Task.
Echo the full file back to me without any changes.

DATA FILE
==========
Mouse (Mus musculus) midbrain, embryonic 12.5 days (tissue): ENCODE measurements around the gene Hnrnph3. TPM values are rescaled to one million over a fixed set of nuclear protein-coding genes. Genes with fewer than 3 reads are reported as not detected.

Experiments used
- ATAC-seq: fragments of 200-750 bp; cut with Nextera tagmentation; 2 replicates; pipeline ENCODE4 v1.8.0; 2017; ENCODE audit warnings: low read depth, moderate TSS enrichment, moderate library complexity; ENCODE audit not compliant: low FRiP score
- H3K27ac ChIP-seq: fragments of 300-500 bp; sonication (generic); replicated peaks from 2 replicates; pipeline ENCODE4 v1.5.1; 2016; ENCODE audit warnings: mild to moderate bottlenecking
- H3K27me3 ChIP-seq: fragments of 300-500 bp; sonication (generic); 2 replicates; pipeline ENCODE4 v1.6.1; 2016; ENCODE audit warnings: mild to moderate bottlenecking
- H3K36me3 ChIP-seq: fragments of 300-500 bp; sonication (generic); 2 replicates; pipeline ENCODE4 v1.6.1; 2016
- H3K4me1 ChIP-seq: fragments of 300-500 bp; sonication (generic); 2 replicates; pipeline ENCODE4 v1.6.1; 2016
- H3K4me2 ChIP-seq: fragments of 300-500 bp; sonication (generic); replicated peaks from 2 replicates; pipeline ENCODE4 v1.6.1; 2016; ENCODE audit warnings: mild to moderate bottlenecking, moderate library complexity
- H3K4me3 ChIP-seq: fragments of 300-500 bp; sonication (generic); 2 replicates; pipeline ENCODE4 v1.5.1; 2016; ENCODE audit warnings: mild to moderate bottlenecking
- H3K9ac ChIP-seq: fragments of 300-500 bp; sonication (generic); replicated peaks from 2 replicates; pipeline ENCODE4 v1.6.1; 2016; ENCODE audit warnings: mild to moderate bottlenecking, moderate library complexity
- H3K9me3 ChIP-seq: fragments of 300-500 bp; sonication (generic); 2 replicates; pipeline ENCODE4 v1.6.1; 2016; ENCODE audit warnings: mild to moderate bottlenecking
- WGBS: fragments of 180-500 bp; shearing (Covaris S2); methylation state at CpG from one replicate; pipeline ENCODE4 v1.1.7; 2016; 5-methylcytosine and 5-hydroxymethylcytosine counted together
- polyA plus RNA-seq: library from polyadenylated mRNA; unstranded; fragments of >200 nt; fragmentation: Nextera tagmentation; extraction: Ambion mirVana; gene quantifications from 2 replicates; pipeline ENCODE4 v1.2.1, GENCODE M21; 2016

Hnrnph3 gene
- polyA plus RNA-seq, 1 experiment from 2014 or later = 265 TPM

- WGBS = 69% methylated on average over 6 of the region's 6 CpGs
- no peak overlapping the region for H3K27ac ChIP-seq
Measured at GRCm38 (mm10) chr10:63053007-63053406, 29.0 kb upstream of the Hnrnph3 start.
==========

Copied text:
Mouse (Mus musculus) midbrain, embryonic 12.5 days (tissue): ENCODE measurements around the gene Hnrnph3. TPM values are rescaled to one million over a fixed set of nuclear protein-coding genes. Genes with fewer than 3 reads are reported as not detected.

Experiments used
- ATAC-seq: fragments of 200-750 bp; cut with Nextera tagmentation; 2 replicates; pipeline ENCODE4 v1.8.0; 2017; ENCODE audit warnings: low read depth, moderate TSS enrichment, moderate library complexity; ENCODE audit not compliant: low FRiP score
- H3K27ac ChIP-seq: fragments of 300-500 bp; sonication (generic); replicated peaks from 2 replicates; pipeline ENCODE4 v1.5.1; 2016; ENCODE audit warnings: mild to moderate bottlenecking
- H3K27me3 ChIP-seq: fragments of 300-500 bp; sonication (generic); 2 replicates; pipeline ENCODE4 v1.6.1; 2016; ENCODE audit warnings: mild to moderate bottlenecking
- H3K36me3 ChIP-seq: fragments of 300-500 bp; sonication (generic); 2 replicates; pipeline ENCODE4 v1.6.1; 2016
- H3K4me1 ChIP-seq: fragments of 300-500 bp; sonication (generic); 2 replicates; pipeline ENCODE4 v1.6.1; 2016
- H3K4me2 ChIP-seq: fragments of 300-500 bp; sonication (generic); replicated peaks from 2 replicates; pipeline ENCODE4 v1.6.1; 2016; ENCODE audit warnings: mild to moderate bottlenecking, moderate library complexity
- H3K4me3 ChIP-seq: fragments of 300-500 bp; sonication (generic); 2 replicates; pipeline ENCODE4 v1.5.1; 2016; ENCODE audit warnings: mild to moderate bottlenecking
- H3K9ac ChIP-seq: fragments of 300-500 bp; sonication (generic); replicated peaks from 2 replicates; pipeline ENCODE4 v1.6.1; 2016; ENCODE audit warnings: mild to moderate bottlenecking, moderate library complexity
- H3K9me3 ChIP-seq: fragments of 300-500 bp; sonication (generic); 2 replicates; pipeline ENCODE4 v1.6.1; 2016; ENCODE audit warnings: mild to moderate bottlenecking
- WGBS: fragments of 180-500 bp; shearing (Covaris S2); methylation state at CpG from one replicate; pipeline ENCODE4 v1.1.7; 2016; 5-methylcytosine and 5-hydroxymethylcytosine counted together
- polyA plus RNA-seq: library from polyadenylated mRNA; unstranded; fragments of >200 nt; fragmentation: Nextera tagmentation; extraction: Ambion mirVana; gene quantifications from 2 replicates; pipeline ENCODE4 v1.2.1, GENCODE M21; 2016

Hnrnph3 gene
- polyA plus RNA-seq, 1 experiment from 2014 or later = 265 TPM

- WGBS = 69% methylated on average over 6 of the region's 6 CpGs
- no peak overlapping the region for H3K27ac ChIP-seq
Measured at GRCm38 (mm10) chr10:63053007-63053406, 29.0 kb upstream of the Hnrnph3 start.